Selected Topics in Architecture (Architecture From 1750 to the Present) OpenCourseWare: Free Graduate Level General Architecture Course by MIT
This class was designed to consider the effects of European architectural supremacy, following the European Enlightenment, on modern global architectural issues. The Massachusetts Institute of Technology (MIT) has made 'Selected Topics in Architecture: Architecture from 1750 to the Present' available as free OpenCourseWare class material. In this course, which is suitable for master's degree candidates in Architecture, students begin their journey in the archaeological digs of Europe and end with an examination of Architecture in modern times.
Selected Topics in Architecture (Architecture from 1750 to the Present): Course Specifics
Selected Topics in Architecture (Architecture from 1750 to the Present): Course Description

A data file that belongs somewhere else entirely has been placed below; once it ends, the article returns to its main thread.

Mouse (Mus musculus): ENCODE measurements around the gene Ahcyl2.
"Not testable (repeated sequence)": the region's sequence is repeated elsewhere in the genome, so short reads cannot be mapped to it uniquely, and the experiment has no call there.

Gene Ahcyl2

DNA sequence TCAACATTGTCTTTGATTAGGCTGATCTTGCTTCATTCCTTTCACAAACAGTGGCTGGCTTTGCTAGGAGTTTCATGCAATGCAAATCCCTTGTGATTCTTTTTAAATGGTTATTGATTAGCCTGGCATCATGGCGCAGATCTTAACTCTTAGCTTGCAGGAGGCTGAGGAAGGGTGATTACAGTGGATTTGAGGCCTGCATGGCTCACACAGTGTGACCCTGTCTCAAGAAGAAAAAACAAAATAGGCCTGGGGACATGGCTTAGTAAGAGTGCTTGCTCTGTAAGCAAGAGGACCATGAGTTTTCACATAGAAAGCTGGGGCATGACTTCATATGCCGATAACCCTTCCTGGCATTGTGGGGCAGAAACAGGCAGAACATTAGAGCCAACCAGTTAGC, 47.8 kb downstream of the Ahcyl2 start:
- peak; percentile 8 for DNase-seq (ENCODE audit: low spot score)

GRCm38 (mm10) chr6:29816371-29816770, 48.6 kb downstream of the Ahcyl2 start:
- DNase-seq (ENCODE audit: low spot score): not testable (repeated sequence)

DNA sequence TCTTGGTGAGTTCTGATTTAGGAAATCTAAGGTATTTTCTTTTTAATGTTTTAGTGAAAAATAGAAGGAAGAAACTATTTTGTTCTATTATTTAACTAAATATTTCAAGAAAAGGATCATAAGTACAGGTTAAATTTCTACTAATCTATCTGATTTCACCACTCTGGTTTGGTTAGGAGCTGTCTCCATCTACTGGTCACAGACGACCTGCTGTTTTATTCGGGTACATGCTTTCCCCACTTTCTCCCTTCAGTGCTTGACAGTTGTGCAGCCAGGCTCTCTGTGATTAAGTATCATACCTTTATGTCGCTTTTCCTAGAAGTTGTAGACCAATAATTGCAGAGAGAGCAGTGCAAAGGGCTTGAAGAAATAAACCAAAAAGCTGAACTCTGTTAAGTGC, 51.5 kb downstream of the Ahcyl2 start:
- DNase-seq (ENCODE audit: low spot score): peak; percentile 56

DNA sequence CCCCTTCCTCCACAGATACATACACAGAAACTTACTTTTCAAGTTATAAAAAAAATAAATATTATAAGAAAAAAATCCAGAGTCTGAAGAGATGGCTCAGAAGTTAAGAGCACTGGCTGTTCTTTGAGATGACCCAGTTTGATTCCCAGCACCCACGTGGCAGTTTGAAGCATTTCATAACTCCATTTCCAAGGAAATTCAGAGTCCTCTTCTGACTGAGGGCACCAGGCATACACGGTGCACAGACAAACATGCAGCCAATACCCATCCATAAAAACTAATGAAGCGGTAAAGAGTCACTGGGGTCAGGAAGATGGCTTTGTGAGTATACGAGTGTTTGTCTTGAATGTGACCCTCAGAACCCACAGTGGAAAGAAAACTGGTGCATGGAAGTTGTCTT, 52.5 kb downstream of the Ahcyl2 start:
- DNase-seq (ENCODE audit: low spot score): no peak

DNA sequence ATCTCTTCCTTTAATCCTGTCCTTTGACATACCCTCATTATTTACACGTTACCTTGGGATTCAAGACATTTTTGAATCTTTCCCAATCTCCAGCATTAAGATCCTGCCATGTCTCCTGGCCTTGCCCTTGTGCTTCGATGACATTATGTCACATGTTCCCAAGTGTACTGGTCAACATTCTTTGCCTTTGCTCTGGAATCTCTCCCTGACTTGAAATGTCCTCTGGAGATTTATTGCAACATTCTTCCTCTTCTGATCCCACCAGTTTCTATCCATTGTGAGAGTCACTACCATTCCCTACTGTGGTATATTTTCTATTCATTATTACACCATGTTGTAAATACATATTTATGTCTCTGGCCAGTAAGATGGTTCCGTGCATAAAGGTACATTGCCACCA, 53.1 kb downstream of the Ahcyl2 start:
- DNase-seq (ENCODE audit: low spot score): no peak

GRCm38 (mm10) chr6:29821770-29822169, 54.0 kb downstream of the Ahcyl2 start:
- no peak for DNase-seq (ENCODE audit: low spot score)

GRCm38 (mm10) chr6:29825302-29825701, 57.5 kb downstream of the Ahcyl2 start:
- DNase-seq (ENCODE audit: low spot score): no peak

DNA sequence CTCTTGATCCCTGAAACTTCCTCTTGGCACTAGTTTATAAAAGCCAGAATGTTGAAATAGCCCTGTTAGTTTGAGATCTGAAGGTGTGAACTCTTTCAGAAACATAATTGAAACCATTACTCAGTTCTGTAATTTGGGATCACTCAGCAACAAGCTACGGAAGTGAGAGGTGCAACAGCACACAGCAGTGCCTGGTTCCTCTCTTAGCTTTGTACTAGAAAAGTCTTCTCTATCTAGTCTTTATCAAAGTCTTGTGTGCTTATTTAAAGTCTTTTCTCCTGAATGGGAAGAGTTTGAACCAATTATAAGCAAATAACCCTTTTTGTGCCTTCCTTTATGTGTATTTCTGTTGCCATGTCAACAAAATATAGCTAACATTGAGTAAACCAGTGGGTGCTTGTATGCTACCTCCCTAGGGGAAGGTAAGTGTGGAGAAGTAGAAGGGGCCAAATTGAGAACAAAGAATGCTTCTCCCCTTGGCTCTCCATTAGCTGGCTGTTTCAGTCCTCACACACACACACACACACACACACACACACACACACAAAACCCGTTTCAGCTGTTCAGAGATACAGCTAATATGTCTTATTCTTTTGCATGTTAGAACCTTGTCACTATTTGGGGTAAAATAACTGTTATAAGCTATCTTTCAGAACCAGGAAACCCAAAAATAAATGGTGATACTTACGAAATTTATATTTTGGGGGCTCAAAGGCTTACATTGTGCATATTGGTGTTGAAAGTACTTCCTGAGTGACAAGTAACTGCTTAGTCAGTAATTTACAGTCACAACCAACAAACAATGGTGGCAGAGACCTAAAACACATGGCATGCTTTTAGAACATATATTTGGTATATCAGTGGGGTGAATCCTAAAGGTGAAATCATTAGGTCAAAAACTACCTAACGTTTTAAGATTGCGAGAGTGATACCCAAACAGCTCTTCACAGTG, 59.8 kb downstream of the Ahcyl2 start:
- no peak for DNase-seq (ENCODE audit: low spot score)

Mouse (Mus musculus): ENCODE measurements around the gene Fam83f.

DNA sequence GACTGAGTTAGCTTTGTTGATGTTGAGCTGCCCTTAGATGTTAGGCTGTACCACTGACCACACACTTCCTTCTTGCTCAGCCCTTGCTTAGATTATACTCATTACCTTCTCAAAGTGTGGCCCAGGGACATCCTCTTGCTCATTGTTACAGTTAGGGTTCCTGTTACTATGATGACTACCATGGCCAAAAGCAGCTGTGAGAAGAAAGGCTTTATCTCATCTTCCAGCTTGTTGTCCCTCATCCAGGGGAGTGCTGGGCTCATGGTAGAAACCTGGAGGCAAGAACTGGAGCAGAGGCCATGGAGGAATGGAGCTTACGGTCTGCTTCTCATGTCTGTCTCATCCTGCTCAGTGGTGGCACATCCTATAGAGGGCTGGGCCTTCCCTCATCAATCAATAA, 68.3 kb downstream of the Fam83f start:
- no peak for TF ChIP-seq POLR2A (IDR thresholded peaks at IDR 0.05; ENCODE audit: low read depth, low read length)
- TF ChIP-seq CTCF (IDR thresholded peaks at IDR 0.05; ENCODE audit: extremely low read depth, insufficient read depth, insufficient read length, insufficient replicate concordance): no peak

In this Architecture general studies class, students learn about the challenges that Architecture and the architect faced following the European Enlightenment. Students study Architecture history as it relates to modern legal restrictions, economic pressures and the demands of building restrictions. Topics for relational debate can include anything from the use of color, to the effects of gender and class, to the role of nationalism, in the shaping of today's universally recognized Architecture processes. The course also focuses on the changes brought about by the Architecture ideals of colonial, industrial and post-industrial cultures. The entire course seeks to explore the history of Architecture with themes rather than examining ideas in chronological order. Originally taught by Professor Arindam Dutta, the on-campus class lasted six weeks, with two 1.5-hour sessions a week. The class is writing intensive and is part of the Master of Science in Architecture Studies program.
This free online Architecture OpenCourseWare includes a list of assignments with questions, lecture notes and a comprehensive reading list for each lecture topic. For more information on this course or courses like it, visit the Architecture history course page.